Good evening, everyone.
First time poster here. 51 Male, 5'10" 185 lbs.
I believe the issue I am having is similar to what many here are suffering from: Chronic Pelvic Pain Syndrome.
I suppose my experience is not extraordinary in any way ( Classic symptoms; Unexplained pain in pelvis, sexual dysfunction, pain after ejaculation, depression, anxiety,exhaustion, digestive issues, etc)
However, as time moves on, I'm growing increasingly confident that my particular issue is caused by stress. Perhaps this isn't news to anyone either as I've read quite a few studies that suggest CPPS can be triggered by stress.
But perhaps my experience can shed some light and help others facing a similar situation.
Originally, I injured myself at work where I herniated two discs ( L3-L4) I also heard something pop in my groin the same instant my back was injured. It felt like something detached deep in my groin.
The next morning, I awoke to feel as if my whole body was on fire-especially my fingers and toes. What is remarkable is that the pain on my right side mimicked what I call "hunger pain" where it feels as if, no matter how much I eat, there's an extreme pain as if I haven't eaten in a month. The pain radiates out from the right side just interior to my hip bone, down my right leg and up to the middle of my back. Often, both legs, to the knee are numb with little to no sensation. I also have developed the habit of grinding my teeth at night.
Waves of overwhelming despair and depression run from my right groin to my brain. Often, these feelings are accompanied by thoughts of suicide. It's becoming more and more difficult to combat the thoughts even with prescribed anti-depressants.
After years of being examined ( X-rays, MRI's etc) and dismissed by countless doctors, I was given a diagnosis by a neurologist: Chronic Pelvic Pain Syndrome.
At least I have a name to it now. I rushed home and read about CPPS and was amazed that the symptoms that I thought were uniquely my own, were textbook for CPPS.
I was prescribed Gapapentin, which does help to make the pain tolerable at times. But there's a very short "sweet spot" where I'm not in pain or hazy from the medication. I realize this can be tuned in by experimenting with the dosage and timing and I've been able to take it as necessary and still be able to function for a few hours a day. ( Oddly enough, I'm also finding that chai tea takes some of the edge off of the pain. Perhaps this is related to the recent study suggesting that caffeine reduces inflammation)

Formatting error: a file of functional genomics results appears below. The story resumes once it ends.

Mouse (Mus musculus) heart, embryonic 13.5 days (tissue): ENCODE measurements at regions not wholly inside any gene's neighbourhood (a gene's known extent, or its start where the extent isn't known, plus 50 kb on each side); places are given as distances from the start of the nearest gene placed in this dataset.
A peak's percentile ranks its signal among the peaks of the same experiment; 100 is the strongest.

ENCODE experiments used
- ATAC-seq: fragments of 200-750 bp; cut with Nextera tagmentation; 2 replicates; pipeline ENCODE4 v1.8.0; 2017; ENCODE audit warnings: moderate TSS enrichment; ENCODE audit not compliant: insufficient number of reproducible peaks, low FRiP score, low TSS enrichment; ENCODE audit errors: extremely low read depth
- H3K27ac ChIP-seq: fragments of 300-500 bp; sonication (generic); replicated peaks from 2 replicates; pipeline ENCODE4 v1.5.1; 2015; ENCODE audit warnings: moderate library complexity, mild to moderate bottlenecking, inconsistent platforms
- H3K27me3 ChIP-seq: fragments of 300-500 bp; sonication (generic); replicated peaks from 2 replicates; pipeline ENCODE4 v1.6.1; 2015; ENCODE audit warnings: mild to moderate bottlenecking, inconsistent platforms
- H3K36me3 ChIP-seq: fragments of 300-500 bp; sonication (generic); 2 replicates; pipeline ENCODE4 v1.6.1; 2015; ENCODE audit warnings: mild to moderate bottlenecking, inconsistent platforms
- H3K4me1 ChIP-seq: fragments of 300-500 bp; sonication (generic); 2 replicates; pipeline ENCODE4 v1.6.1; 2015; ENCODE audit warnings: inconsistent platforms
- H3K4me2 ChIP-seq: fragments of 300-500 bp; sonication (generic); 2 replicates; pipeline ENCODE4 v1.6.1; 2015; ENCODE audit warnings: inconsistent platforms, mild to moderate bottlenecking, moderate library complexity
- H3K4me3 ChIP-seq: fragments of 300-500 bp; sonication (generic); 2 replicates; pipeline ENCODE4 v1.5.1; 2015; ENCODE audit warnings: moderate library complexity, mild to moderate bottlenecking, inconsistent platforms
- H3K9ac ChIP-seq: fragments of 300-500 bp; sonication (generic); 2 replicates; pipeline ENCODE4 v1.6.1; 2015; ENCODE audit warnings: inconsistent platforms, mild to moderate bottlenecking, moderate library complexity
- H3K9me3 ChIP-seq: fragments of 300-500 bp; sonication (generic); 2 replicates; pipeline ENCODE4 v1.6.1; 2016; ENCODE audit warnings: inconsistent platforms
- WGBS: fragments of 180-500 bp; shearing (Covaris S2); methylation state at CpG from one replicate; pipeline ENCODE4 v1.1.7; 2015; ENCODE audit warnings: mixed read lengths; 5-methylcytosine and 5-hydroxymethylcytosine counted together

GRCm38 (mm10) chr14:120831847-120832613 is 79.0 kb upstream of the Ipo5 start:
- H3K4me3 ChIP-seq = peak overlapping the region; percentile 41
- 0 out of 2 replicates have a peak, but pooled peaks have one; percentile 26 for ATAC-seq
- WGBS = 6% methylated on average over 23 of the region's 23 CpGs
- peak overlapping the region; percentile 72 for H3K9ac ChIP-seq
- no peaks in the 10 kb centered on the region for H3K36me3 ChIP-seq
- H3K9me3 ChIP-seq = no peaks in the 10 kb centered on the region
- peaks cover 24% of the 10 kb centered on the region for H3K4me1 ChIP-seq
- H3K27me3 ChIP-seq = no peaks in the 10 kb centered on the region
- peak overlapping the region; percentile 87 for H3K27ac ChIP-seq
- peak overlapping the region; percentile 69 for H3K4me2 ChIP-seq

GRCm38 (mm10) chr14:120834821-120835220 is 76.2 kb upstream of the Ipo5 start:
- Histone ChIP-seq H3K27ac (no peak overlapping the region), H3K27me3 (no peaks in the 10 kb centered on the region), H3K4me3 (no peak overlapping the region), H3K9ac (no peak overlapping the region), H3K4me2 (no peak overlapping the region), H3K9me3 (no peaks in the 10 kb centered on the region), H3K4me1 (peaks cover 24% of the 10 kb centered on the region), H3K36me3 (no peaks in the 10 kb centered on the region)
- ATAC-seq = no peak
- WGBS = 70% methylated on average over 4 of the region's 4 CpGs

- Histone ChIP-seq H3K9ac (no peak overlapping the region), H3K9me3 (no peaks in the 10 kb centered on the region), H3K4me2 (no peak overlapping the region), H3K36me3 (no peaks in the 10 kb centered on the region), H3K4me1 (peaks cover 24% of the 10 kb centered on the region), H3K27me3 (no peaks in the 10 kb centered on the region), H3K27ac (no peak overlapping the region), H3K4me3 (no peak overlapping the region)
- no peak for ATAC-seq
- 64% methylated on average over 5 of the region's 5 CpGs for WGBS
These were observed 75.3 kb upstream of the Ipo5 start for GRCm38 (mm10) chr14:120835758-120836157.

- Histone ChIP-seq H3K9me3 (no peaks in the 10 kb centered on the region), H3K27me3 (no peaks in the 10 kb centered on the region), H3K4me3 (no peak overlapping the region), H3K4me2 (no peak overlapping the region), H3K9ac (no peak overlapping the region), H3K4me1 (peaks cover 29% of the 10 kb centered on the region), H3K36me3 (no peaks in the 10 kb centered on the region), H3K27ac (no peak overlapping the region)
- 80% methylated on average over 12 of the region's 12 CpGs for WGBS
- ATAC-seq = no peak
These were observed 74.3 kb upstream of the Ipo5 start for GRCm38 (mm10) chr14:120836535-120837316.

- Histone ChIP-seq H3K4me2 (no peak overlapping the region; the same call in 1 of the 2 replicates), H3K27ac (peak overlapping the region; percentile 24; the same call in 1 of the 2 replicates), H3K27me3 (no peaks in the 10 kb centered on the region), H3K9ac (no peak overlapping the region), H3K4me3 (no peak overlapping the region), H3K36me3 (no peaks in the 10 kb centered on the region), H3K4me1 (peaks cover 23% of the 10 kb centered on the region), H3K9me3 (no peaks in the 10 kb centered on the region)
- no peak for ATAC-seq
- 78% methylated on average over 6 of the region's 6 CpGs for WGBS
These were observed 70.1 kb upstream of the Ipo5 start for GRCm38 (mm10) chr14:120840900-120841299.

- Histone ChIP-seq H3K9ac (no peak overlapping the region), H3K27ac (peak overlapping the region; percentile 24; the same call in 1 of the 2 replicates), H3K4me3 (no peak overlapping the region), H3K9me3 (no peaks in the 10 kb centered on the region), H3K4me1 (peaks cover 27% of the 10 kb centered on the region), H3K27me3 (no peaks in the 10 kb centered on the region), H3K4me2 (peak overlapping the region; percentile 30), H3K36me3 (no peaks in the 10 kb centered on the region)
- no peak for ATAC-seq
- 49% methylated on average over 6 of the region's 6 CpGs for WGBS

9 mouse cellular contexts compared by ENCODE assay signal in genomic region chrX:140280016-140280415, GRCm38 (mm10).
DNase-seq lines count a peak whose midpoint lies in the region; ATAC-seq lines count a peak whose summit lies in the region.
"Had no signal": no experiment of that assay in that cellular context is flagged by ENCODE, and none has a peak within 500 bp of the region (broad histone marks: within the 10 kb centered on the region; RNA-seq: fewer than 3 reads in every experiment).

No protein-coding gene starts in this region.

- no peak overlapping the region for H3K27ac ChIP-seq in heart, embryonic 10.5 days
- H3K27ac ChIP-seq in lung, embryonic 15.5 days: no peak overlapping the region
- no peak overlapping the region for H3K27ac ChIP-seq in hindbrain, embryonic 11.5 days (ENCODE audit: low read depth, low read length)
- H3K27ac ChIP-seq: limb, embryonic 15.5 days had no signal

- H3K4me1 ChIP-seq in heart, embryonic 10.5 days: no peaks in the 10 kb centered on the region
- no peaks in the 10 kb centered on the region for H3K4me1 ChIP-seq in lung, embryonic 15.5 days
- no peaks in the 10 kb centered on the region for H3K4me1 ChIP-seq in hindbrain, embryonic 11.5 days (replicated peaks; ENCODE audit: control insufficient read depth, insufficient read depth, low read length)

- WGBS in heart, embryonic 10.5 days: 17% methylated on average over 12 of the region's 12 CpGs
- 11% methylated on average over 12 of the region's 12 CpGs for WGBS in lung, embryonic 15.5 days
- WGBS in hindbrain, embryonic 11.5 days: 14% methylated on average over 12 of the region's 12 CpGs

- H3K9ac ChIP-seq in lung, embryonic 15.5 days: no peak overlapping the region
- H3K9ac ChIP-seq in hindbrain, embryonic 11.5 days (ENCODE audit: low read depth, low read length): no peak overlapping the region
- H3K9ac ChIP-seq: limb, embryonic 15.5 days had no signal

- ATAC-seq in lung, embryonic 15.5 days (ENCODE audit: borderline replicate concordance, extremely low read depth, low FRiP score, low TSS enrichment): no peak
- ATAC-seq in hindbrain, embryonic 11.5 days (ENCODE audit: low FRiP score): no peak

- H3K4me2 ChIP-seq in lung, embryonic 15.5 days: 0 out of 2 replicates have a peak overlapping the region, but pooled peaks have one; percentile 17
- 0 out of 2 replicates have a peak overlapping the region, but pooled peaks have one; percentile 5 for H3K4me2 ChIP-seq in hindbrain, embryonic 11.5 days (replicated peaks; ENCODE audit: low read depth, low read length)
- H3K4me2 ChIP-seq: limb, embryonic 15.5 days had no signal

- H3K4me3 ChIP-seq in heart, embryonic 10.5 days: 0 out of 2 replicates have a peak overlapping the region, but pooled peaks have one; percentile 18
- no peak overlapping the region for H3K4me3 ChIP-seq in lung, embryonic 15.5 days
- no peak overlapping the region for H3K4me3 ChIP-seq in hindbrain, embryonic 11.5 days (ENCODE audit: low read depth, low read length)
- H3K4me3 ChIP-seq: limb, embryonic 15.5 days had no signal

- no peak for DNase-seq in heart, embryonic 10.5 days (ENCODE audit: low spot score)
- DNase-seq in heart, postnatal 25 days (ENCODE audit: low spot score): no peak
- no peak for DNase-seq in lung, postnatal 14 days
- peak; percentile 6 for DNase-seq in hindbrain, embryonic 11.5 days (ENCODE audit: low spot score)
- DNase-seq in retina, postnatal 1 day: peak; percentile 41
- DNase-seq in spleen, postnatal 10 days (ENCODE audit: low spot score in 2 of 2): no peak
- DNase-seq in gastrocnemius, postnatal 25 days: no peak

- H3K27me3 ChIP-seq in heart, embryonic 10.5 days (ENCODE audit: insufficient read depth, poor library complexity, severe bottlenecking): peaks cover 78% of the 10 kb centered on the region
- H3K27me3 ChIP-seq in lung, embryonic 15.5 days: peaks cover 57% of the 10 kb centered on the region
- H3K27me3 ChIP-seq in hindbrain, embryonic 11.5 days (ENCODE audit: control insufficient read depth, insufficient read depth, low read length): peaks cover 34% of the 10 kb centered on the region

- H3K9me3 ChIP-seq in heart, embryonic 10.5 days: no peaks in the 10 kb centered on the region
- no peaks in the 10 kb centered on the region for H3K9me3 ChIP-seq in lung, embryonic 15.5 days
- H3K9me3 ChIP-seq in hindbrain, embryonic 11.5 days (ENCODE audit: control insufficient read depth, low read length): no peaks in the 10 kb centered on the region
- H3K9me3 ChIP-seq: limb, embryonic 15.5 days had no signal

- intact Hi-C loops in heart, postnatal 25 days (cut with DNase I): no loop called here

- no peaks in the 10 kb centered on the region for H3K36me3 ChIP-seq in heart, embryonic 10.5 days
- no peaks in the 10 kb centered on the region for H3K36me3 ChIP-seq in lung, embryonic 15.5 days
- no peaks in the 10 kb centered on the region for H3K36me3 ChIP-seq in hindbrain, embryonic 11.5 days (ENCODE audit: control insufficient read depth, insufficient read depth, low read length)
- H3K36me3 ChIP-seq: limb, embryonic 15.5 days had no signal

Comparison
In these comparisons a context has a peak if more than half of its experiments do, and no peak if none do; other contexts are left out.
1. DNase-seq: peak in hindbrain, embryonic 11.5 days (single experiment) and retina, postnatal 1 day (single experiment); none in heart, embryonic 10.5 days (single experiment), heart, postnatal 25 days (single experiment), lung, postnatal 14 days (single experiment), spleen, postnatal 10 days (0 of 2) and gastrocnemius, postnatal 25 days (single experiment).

I'm also in the process of reading "A Headache in the Pelvis" by Drs Wise and Anderson.
I am also doing physical therapy ( pelvic floor trigger point stimulation) which hasn't yet helped. When it does help, the relief doesn't last very long. Having said that, I do use the TheraWand device on myself and have found that finding the particular area deep in my pelvic floor will alleviate the pain. Hot baths also provide some temporary comfort.
But here is where my story may or may not be different from other people dealing with CPPS: I had a life-changing serious (criminal) incident happen in 2010. To say it was life changing would be an understatement.
Ever since then, the pain has intensified and become more focused on my groin rather than a back pain issue. My whole pelvic region is tight and the hip flexor (psosas muscle) is rock solid on the right side.
These past few years, it feels as if there's a faucet dispensing acid throughout my bladders, reproductive organs, stomach etc. Maybe its just adrenaline (?) from the anxiety and stress leaking into my stomach? I don't know but that's what it feels like.
The bottom line is that I'm desperate for any suggestions other than what I've mentioned above. This has taken years and quality off of my life and I am stubbornly committed to the idea of beating this and returning back to normal health-both physically and mentally.
I know there's no magic bullet with something as complex as CPPS.
But I'm wondering out loud if counseling would help to get to the cause of the stress that is responsible for the pain.
Has anyone else had to seek psychiatric help to get to the root of what may be the root cause of this physiological mind/body cycle of pain?
Are there a mental health specialist that treats CPPS and pain related issues?
Are there any support groups in my area? ( Chicago suburbs)
Is yoga helpful? Meditation? Acupuncture?
Any feedback would be greatly appreciated.